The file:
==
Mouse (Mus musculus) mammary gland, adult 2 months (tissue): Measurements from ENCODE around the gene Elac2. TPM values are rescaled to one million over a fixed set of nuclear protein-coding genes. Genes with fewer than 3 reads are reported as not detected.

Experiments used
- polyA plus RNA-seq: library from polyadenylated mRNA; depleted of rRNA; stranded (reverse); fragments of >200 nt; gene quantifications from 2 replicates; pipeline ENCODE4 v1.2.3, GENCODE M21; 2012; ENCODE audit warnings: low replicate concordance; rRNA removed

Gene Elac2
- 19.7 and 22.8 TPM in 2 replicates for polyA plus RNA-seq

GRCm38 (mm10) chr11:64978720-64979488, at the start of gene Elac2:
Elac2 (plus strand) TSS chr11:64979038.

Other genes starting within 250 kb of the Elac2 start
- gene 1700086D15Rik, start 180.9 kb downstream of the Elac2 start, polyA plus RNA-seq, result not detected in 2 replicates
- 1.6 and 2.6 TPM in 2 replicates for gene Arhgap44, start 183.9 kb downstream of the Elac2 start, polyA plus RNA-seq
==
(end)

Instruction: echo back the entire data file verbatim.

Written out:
Mouse (Mus musculus) mammary gland, adult 2 months (tissue): Measurements from ENCODE around the gene Elac2. TPM values are rescaled to one million over a fixed set of nuclear protein-coding genes. Genes with fewer than 3 reads are reported as not detected.

Experiments used
- polyA plus RNA-seq: library from polyadenylated mRNA; depleted of rRNA; stranded (reverse); fragments of >200 nt; gene quantifications from 2 replicates; pipeline ENCODE4 v1.2.3, GENCODE M21; 2012; ENCODE audit warnings: low replicate concordance; rRNA removed

Gene Elac2
- 19.7 and 22.8 TPM in 2 replicates for polyA plus RNA-seq

GRCm38 (mm10) chr11:64978720-64979488, at the start of gene Elac2:
Elac2 (plus strand) TSS chr11:64979038.

Other genes starting within 250 kb of the Elac2 start
- gene 1700086D15Rik, start 180.9 kb downstream of the Elac2 start, polyA plus RNA-seq, result not detected in 2 replicates
- 1.6 and 2.6 TPM in 2 replicates for gene Arhgap44, start 183.9 kb downstream of the Elac2 start, polyA plus RNA-seq